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Opinion | One year off

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We’ve missed out on a whole year of Stanford. Everyone is doing their best to make it work, from Stanford Recreation sending emails even when all the gyms were closed to professors logging onto Zoom for the first time, but some things have no substitute. I miss the greasy burgers and shakes at TAP. I miss the jokes carved into the study carrels in Green Library and the five-minute walk from my dorm to the bench overlooking Lake Lagunita. Most of all, I miss biking back to FloMo at 2 a.m. and seeing the lounge filled with a dozen people I could crack a joke with and wish goodnight. 

There’s an aspect of dorm life that’s always on. We’re so crowded together that something is always happening. Someone is always joining a club, starting an internship, rolling out to a frat, and because the walls are thin everyone hears everything. There’s a lot I miss about campus, but being at home has allowed me to take a giant step back and think, really think, for the first time in three years. You have to make a lot of big, life-impacting decisions in college, and a one-room double in a dorm filled with a bunch of twenty year olds who are pretty smart and extremely ambitious is one of the worst places I can think of to make these decisions. 

It’s not the scrum of dorm life that makes this type of thinking difficult, but the almost gravitational pull exerted on motivated college-age minds contemplating the success of peers. It’s not hard to find a quiet corner of the lounge or listen to lo-fi music in your room, but it is difficult to see your friend down the hall land a Google internship and not wonder if you should start taking concrete steps toward securing your own future.

Stanford holds its first career fair about a month after classes begin. I remember biking past the fair during my freshman fall and thinking everyone was pretty ridiculous for internship hunting in October. But that’s all anyone would talk about at lunch. I’d never made a resume, but a couple kids at my table had printed copies and had gone around to booths handing them to companies. I biked back to the career fair after lunch, but without a resume or any intention of majoring in computer science, there wasn’t much to do but walk around. Was I behind already?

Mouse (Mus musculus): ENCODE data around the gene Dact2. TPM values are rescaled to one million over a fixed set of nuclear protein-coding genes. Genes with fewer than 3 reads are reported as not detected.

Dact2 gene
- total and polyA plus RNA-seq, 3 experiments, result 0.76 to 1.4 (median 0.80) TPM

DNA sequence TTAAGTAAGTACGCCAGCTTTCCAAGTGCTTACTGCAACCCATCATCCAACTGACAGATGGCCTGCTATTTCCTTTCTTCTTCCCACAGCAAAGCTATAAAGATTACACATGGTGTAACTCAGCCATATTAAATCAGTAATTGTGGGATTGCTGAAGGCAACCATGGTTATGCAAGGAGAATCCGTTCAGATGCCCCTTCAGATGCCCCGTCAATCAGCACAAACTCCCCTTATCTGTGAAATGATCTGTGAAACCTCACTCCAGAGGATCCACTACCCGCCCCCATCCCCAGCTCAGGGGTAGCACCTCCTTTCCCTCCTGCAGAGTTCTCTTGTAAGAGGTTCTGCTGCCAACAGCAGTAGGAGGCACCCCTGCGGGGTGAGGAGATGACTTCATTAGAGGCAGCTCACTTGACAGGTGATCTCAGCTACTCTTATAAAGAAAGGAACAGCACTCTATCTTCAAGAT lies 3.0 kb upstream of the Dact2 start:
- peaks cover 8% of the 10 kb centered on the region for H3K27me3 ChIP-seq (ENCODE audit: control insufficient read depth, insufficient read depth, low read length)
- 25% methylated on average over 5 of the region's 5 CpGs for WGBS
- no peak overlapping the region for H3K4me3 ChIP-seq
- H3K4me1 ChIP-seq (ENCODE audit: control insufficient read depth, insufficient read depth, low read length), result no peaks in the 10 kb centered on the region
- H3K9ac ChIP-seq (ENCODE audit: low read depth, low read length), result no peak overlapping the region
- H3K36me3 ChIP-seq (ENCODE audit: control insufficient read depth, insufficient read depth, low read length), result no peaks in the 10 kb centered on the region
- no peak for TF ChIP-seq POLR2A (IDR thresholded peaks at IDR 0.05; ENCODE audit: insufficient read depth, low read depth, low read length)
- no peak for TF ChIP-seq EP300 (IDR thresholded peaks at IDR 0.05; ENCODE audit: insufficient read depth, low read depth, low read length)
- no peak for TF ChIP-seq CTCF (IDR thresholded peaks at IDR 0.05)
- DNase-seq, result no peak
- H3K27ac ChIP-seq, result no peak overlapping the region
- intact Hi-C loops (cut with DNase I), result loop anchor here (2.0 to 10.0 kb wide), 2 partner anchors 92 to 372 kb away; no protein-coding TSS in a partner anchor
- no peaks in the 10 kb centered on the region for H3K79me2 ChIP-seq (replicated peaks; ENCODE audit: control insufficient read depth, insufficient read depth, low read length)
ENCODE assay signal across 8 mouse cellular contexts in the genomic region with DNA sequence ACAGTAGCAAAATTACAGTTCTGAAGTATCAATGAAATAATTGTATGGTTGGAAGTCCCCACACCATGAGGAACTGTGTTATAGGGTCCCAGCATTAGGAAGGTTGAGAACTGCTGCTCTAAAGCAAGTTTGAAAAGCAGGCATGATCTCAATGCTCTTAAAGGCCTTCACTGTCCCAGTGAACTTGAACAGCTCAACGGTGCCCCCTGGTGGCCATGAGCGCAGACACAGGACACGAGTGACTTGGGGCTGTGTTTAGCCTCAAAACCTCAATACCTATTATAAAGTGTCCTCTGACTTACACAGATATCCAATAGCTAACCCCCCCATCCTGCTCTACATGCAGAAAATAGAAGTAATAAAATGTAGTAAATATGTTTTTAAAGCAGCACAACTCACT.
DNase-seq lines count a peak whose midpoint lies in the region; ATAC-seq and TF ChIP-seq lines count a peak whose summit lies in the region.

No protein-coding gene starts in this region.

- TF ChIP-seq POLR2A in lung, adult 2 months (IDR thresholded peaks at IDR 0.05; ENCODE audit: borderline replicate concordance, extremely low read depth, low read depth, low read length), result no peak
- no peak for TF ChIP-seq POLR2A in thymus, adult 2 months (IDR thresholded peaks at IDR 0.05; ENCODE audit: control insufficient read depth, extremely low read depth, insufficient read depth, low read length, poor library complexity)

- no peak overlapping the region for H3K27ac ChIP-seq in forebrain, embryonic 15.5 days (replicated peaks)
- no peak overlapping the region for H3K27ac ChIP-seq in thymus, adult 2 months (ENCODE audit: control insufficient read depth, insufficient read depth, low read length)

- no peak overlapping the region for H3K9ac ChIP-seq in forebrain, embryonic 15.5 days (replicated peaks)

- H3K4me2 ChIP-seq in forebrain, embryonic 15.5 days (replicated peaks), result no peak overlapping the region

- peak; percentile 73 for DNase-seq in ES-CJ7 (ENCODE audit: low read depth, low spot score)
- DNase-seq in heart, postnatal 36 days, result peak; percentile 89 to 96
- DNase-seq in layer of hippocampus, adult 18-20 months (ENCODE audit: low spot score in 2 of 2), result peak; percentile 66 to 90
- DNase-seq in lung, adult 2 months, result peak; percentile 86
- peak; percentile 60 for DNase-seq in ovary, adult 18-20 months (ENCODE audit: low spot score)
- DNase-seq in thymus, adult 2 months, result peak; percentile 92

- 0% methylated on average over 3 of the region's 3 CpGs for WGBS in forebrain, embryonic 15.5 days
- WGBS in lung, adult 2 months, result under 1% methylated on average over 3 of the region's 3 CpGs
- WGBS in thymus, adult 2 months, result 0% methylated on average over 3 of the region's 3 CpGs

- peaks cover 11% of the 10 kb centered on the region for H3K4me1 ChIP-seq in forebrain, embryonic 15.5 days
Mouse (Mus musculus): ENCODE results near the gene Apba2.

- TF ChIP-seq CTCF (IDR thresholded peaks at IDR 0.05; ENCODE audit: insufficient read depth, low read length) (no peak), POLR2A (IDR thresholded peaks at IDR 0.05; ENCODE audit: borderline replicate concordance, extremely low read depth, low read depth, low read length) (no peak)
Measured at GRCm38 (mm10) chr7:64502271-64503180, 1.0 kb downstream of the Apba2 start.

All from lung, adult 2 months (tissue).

Two years later, a junior in a four-class dorm, I watched a table of freshmen watch another freshman come back from the same fall career fair. The whole table turned. The freshman sat down and flipped a purple binder onto the table, spilling out loose leaf resumes. I watched five pairs of eyes arc down to the resumes, then back up again. I think this is how singers and authors and historians become software engineers and consultants. 

I have a couple friends who pinned a big Stanford “S” on their wall in high school. They tapped it every morning heading out the door and looked at it every night before bed. Take AP classes. Develop a hook. Ace the SAT. There are well-defined pathways to get into college, and for the type of academic student who strives to attend Stanford, high school has a clear end goal. 

What happens after you cross the goal line? There’s a void, a vacuum, and it often gets filled by whatever is most convenient. In most cases that ends up being finance, consulting, coding, jobs that have easy-to-fill-out applications and what you see all your friends doing.